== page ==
As most of you already know, Volkswagen was recently caught cheating on emission tests. But were they really alone in doing so? The EPA data shows some suspicious patterns.
Without getting too technical (in any case, the specifics are still unclear), there's a tradeoff between fuel efficiency, and NOx emissions. So for a given level of performance, the software that controls a modern diesel engine can be tuned so that it is more fuel efficient, but produces more NOx, or it can be tuned so that it is less fuel efficient, but produces less NOx.
Since Volkswagen had problems meeting the NOx standards in the US, they decided to introduce software that detected when an emission test was being performed, and tuned the engine so as to decrease NOx production, in the process potentially worsening fuel economy relative to regular driving conditions.
One possible outcome of this procedure is that the cars involved might actually have better fuel economy in real life conditions, than during …
One of my ongoing research projects is on the Mongol invasions. Doing some background research, I realized there's an interesting asymmetry between male and female rulers, in terms of available imperial sexual strategies.
Say that the Mongol hordes have just finished annexing another city along their ever expanding frontier. Let's call it Elbonia. In this case the local elite had the good sense to surrender peacefully, and accept the Mongols as their rightful overlords. Everybody knew that if they put up a fight, the Mongols would typically exterminate a significant proportion of the local population, and enslave the rest.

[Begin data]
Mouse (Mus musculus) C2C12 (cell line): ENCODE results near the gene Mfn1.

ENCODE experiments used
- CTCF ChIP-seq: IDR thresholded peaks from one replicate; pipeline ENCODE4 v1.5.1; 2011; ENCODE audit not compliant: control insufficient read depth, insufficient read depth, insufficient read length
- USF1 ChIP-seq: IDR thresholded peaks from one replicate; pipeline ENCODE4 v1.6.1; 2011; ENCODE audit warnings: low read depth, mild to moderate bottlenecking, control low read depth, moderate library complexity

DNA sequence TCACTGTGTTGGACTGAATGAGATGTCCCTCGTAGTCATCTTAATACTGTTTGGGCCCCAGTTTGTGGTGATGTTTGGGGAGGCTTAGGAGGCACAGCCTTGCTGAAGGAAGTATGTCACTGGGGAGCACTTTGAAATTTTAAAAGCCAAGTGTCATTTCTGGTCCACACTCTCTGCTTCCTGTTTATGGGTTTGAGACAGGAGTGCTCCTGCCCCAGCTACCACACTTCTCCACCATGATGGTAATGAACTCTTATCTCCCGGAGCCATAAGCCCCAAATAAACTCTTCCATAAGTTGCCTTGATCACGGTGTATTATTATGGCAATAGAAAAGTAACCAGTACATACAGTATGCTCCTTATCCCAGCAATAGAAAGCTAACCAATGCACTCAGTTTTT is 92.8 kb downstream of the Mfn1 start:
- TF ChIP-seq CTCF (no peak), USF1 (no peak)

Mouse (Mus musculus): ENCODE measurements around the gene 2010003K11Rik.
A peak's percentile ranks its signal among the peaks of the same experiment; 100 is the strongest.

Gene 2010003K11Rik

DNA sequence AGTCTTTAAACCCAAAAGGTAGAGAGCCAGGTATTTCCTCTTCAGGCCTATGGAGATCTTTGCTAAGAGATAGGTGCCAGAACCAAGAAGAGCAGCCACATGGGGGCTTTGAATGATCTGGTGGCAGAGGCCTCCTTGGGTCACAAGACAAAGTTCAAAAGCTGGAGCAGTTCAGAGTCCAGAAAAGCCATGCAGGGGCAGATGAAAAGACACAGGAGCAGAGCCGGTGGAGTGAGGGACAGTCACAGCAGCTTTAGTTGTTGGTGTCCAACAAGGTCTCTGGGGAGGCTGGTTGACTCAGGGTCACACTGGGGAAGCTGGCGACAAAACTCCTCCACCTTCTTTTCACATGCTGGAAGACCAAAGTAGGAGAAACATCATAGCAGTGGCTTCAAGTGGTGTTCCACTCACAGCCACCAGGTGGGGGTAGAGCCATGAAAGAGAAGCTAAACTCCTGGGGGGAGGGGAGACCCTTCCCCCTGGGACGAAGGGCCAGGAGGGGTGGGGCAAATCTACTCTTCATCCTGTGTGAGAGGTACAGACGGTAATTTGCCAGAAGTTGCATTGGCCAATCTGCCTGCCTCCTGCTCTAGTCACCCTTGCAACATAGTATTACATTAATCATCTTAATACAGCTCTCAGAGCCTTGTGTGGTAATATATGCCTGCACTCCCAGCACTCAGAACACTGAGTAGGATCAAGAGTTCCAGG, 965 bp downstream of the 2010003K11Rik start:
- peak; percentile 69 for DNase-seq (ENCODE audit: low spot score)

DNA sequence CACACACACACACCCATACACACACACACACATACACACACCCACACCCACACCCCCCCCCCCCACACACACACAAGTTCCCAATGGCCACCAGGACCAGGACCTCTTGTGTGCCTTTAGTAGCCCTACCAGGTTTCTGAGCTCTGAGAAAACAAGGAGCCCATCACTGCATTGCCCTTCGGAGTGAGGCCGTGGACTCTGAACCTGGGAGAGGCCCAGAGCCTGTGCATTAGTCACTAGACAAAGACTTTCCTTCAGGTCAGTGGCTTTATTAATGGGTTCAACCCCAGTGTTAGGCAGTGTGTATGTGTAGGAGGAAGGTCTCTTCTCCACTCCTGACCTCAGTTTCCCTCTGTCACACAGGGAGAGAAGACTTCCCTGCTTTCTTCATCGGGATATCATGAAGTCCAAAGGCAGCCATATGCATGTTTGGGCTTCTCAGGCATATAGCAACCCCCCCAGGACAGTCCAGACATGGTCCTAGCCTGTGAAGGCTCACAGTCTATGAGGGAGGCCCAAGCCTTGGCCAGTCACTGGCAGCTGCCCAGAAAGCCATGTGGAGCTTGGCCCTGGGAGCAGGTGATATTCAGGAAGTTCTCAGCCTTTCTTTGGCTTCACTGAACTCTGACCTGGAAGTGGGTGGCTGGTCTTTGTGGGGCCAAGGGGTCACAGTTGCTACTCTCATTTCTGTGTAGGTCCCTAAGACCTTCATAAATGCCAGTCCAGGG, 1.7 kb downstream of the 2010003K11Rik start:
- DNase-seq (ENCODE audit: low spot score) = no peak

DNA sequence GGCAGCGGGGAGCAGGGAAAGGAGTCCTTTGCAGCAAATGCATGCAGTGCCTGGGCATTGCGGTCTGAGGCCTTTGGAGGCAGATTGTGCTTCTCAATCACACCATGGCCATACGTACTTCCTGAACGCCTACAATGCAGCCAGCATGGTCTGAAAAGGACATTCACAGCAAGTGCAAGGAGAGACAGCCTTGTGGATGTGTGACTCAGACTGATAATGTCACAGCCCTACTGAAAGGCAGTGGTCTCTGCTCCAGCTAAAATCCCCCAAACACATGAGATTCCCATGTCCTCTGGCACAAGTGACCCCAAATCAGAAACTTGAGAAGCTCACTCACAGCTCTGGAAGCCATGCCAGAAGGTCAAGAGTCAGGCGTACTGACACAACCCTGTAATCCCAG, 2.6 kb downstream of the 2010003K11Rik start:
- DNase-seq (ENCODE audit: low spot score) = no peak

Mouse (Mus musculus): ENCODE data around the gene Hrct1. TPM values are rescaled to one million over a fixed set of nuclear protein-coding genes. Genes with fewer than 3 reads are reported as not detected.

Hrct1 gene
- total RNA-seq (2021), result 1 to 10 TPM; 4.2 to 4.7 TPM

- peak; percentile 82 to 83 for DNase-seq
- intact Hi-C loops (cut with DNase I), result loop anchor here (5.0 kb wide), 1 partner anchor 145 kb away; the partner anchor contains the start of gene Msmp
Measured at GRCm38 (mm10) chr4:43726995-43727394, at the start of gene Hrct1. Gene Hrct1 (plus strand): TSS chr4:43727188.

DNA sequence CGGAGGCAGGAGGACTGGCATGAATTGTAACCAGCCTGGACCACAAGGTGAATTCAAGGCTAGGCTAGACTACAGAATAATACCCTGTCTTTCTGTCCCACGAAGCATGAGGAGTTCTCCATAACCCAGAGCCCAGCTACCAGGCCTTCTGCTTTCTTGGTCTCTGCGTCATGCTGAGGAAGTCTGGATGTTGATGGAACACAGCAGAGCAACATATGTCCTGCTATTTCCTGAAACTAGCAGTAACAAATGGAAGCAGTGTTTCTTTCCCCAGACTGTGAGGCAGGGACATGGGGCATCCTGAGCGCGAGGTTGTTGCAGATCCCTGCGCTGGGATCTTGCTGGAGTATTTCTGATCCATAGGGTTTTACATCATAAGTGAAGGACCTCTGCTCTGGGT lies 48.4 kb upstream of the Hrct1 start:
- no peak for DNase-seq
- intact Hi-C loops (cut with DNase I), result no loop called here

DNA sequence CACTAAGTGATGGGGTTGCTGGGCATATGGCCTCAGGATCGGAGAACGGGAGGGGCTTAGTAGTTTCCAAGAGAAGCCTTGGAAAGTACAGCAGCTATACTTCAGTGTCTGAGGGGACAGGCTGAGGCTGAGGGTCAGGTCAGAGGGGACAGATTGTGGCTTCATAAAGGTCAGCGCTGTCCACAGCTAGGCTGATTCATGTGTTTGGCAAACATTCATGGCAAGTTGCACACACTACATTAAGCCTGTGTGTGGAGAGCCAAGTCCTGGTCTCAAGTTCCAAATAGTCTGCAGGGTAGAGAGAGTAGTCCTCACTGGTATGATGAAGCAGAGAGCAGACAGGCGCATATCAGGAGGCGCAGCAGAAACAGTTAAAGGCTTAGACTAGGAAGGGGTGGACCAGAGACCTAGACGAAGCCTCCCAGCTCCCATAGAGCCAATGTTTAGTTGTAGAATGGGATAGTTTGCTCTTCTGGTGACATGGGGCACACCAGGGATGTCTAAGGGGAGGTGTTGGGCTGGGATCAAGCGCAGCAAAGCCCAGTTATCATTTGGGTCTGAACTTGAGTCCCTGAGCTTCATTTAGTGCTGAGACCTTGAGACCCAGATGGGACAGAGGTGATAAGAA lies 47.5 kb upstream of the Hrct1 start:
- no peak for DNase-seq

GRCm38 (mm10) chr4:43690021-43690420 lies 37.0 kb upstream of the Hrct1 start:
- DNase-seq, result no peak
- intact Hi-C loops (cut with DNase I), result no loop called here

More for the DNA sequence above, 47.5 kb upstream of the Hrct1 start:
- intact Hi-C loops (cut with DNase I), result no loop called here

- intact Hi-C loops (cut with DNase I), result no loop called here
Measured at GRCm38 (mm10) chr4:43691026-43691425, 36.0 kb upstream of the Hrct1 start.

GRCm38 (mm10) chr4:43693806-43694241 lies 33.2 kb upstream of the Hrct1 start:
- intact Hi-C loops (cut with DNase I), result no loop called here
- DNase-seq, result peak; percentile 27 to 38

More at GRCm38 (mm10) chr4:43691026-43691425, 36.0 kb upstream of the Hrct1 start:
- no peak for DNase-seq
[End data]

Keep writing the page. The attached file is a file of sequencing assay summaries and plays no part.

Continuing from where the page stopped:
What did the Mongols want from Elbonia? Well first of all, obviously they didn't want the inhabitants to ever attack their other dominions, regardless of any preexisting local feuds which may have existed. Secondly, they wanted them to send them money or tradable goods regularly. And thirdly, they wanted them to furnish soldiers for use in their next cam…
Here's a fun technique. I think it's new, but if somebody else has already done this or something similar, please feel free to correct me. The technique allows you to
simulate very directional lighting even on days with so-so lighting, but
it does take a little bit of planning.
Let's say you're out and about shooting photos, and there's a light overcast/mixed cloudy sky. If you wait until a break in the clouds hits your subject, you can take photos like this one:
Decent, but nothing too spectacular. How could you make the lighting more dramatic? One option would be to mess around with levels or curves, but that's going lead to clipping of highlights and/or shadows, pretty soon. Like so:
So here's my idea. First you wait until the clouds move a bit and your subject is in shade. Then you take a SUPER boring picture like this one from exactly the same camera position. This photo has completely diffuse lighting and next to know threedimentionality: